The term 'digital marketing' is a bit of a misnomer. It's all marketing say the experts, with digital integrated into the application and big data making it easier to measure the customer and track consumer purchasing behaviour.
Digital marketing used to be defined as using electronic media to promote products or brands, but that is too simplistic now, with big data and other social tools transforming the industry and bringing brands ever closer to their customer base. Digital intelligence is now very much a part of marketing and digital marketers - a growth title at one point - are now the marketing leaders of the future.
International digital marketing company Smedio
, founder of the Digital Marketers' Academy in Canada, says "digital marketing is the engine that drives today's business, big or small". They assert that while traditional marketing is all about impressions, digital marketing focuses on creating an experience for users and gives marketing the direct feedback missing in the past from traditional channels.
SAS insights, which provides handy video tutorials
on defining digital marketing, as well as digital intelligence, highlights three keys to doing digital marketing right:
1. Manage complex customer relationships across a variety of channels - both digital and traditional.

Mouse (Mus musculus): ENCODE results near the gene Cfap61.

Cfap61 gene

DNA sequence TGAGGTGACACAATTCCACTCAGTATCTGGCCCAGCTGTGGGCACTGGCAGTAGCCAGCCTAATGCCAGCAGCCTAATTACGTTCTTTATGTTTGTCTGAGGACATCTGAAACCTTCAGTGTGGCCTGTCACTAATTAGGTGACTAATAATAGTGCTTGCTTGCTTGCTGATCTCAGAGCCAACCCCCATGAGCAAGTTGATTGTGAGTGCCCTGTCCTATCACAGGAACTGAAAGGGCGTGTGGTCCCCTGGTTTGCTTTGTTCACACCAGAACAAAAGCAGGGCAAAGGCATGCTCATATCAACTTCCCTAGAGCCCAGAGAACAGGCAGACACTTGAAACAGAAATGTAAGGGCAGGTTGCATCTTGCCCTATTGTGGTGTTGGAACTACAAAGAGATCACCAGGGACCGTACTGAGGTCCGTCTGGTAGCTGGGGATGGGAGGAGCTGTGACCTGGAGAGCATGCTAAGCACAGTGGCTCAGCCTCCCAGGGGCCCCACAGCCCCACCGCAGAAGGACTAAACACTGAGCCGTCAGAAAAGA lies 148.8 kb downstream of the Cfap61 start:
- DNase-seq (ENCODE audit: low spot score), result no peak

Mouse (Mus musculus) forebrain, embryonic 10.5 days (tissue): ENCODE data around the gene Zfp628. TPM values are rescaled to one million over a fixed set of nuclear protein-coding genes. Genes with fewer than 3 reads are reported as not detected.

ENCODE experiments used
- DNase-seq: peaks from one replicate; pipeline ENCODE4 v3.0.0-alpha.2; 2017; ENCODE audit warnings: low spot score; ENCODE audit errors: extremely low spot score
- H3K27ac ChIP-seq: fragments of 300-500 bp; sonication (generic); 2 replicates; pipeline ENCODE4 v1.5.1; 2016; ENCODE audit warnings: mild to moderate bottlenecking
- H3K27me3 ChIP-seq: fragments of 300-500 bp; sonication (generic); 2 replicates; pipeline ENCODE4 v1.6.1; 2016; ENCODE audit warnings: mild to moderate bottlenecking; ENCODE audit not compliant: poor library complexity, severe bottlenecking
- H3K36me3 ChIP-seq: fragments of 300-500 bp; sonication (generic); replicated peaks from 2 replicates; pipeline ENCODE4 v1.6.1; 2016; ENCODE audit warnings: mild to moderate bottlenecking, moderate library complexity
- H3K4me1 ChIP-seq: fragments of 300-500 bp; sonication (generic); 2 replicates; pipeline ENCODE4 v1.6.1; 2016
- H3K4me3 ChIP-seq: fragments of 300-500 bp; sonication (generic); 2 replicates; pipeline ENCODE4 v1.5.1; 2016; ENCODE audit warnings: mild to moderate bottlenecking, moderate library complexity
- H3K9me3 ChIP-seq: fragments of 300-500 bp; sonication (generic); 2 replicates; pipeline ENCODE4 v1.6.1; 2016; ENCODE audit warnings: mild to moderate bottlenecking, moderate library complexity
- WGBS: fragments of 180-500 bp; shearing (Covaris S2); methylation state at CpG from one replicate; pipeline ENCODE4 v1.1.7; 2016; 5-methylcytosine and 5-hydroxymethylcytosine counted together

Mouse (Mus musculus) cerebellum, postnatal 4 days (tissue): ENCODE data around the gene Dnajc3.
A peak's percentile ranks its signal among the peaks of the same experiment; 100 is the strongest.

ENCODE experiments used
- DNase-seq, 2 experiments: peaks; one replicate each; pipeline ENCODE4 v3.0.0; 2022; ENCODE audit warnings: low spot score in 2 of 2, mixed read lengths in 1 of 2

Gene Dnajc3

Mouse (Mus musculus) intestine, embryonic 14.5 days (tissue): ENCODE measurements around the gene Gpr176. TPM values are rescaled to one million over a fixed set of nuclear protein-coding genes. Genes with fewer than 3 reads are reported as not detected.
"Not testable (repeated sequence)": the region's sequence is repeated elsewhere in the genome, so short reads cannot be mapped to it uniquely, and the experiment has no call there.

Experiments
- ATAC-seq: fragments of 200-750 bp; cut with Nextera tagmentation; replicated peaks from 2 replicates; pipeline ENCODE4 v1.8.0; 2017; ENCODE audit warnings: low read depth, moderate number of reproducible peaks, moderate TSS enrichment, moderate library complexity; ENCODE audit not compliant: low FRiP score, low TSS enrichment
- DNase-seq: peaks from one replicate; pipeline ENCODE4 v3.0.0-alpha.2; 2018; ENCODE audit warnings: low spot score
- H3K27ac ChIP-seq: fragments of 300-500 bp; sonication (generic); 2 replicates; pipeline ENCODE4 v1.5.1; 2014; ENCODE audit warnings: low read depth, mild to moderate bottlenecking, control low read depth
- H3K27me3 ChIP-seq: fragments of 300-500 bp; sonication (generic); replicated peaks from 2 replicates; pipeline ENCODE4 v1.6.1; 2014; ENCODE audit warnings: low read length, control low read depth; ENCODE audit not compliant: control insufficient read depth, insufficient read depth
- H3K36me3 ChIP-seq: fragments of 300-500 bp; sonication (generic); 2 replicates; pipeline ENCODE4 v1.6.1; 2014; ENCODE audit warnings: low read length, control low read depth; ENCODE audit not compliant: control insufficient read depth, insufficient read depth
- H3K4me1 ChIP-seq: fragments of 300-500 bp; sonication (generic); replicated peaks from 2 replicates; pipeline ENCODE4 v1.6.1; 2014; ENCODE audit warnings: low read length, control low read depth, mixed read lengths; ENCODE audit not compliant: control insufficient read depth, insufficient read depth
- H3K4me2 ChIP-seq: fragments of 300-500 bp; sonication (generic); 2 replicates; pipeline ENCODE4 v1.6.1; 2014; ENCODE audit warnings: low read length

2. Respond to and initiate dynamic customer interactions.
3. Extract value from big data to make better decisions faster.
I like the Financial Times
concise definition of digital marketing: "The marketing of products or services using digital channels to reach consumers. The key objective is to promote brands through various forms of digital media. Digital marketing extends beyond internet marketing to include channels that do not require the use of the internet. It includes mobile phones (both SMS and MMS), social media marketing, display advertising, search engine marketing, and any other form of digital media.
"Most experts believe that 'digital' is not just yet another channel for marketing. It requires a new approach to marketing and a new understanding of customer behaviour. For example, it requires companies to analyse and quantify the value of downloads of apps on mobile devices, tweets on Twitter, likes on Facebook and so on," according to the Financial Times
Says Douglas Idugboe from Smedio: "In a broader sense, the internet is the heart of digital marketing. The internet offers several applications such as web, email, IM, RSS, (and) video which can be leveraged by marketers to launch campaigns. The explosive growth of smartphones and tablets has meant that mobile has emerged as a widely accepted digital marketing channel in recent times.
"And last but not the least, social media has been a great ambassador to the cause of digital marketing. While the primary motivation for social networks was in-person interaction, leading social networks such as Facebook and Twitter have transformed into valuable digital marketing tools."
SmartInsights.com, always a great resource, goes a step further in a recent post, giving 10 reasons why marketers need a digital marketing strategy
. They found that 50% of organisations do not have a digital marketing strategy, yet are using digital marketing tools as a channel. (SmartInsights surveys marketing members based in over 50 countries).